Nursultan Nazarbayev has laid out a timeline to switch the country’s writing system over from the Cyrillic to the Latin script.  The change should be fully effective by 2025.

Recall, Nursultan Nazarbayev signed an executive order on October 27, 2017 telling his government to prepare the Kazakh alphabet for a transition to Latin letters from Cyrillic ones by 2025.

“The government of Kazakhstan is to set up a national commission to change the Kazakh alphabet to Latin script; organize a gradual switch to Latin script by 2025,” the document circulated to state media read.

Kazakh president authored an article, on April 12, 2017 in the state-run newspaper Egemen Kazakhstan (Independent Kazakhstan) under the title “Looking into the Future: Modernization of Public Conscience.”  In his article, the president, in particular, suggested changing the current Kazakh alphabet from Cyrillic to Latin.  The whole process, he declares, needs to be finalized by 2025.

A special commission was set up on April 13 to working on creating “the most appropriate” variant of the Latin-based script for the Kazakh language.”

Meanwhile, some experts consider that the move is seen as an effort to emphasize Kazakh culture and distance the country from Russia.

The Latin alphabet was used in Kazakhstan between 1929 and 1940, when Soviet authorities decided it was time to switch back to Cyrillic.  In fact, a special, so-called “missionary” version of Cyrillic had been developed in the 19th century by learned Russian immigrants settled in Kazakh lands as part of the geographic expansion of the Russian Empire into Central Asia.  A prominent Kazakh educator, Ybray Altynsarin, had greatly contributed to the mass introduction of Cyrillic among native Kazakh speakers.  It was in use until the October Revolution of 1917.  Prior to that, Kazakhs had been using a 29-character Arabic script with a few modifications to reflect phonetic specificities. Written Arabic had been present throughout Kazakhstan since the tenth century.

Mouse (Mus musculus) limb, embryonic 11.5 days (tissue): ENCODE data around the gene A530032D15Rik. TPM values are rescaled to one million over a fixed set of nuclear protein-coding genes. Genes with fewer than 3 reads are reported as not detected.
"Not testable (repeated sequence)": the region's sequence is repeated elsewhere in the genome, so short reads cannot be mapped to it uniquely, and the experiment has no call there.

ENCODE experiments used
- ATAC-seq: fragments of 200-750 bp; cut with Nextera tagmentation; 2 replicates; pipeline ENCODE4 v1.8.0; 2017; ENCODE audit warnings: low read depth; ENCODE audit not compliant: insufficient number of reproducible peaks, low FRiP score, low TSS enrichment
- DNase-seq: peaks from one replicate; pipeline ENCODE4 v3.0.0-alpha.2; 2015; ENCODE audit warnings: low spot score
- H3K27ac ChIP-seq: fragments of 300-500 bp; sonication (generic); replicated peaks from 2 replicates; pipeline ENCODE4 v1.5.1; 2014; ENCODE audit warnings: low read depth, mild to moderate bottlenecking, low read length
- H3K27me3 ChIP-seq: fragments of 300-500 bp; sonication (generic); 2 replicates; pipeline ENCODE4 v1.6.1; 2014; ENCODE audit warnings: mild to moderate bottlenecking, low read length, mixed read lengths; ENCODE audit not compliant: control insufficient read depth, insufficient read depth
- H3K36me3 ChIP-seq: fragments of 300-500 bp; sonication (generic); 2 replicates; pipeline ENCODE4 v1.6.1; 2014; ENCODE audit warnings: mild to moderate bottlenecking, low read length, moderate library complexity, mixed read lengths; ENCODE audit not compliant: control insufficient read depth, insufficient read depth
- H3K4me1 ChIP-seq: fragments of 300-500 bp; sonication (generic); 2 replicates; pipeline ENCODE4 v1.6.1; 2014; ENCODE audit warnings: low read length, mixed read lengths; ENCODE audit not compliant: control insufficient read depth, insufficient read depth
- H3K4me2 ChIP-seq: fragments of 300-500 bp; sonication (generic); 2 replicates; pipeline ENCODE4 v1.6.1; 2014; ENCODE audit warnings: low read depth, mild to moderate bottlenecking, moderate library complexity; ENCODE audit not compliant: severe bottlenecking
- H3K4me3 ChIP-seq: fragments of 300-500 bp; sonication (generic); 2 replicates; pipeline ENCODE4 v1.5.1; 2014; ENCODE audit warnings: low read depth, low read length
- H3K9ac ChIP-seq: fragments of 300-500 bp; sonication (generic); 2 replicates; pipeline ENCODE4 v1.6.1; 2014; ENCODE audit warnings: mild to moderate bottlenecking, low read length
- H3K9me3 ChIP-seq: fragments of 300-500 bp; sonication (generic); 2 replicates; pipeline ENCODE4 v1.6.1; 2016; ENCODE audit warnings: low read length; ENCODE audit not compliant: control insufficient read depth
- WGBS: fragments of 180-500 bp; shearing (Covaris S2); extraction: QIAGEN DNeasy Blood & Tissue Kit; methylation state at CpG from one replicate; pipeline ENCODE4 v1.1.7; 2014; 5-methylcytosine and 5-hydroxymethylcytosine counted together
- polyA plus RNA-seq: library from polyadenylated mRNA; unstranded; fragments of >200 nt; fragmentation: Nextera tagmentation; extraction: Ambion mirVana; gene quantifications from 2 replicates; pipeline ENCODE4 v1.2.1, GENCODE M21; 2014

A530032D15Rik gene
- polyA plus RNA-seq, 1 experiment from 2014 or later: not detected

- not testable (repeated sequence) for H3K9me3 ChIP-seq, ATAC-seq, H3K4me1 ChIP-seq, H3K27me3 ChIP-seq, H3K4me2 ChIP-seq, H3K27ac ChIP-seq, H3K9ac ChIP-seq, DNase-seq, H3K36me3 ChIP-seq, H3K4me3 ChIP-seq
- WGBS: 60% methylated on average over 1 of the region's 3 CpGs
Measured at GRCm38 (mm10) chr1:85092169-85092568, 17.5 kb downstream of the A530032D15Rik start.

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How Kazakhstan reconciled the members of the UN Security Council

The next rotation of the chairmanship was held in the UN Security Council. Kazakhstan after a month at the head of the key body of the world’s most important international organization gave way to Kuwait. It gave way, I suppose, with a sense of accomplishment. Over the month of the chairmanship, Kazakhstan has done more on this post than some members of the Security Council have been able to achieve over the years.

January 2018 will remain in history as one of the most turbulent months for international relations. At least for the last few years. In the four weeks since the beginning of the new year, the already cold war between Russia and the United States has declined, following the introduction of new sanctions by the latter. In Afghanistan, several of the most deadly terrorist attacks occurred in recent years. In the Middle East, another aggravation occurred – Turkey launched a full-scale military operation against the Kurds in Syria. And on the Korean peninsula against the backdrop of the upcoming Olympics, the nuclear threat of the DPRK has taken on quite different, global outlines, even despite some warming of relations between Seoul and Pyongyang.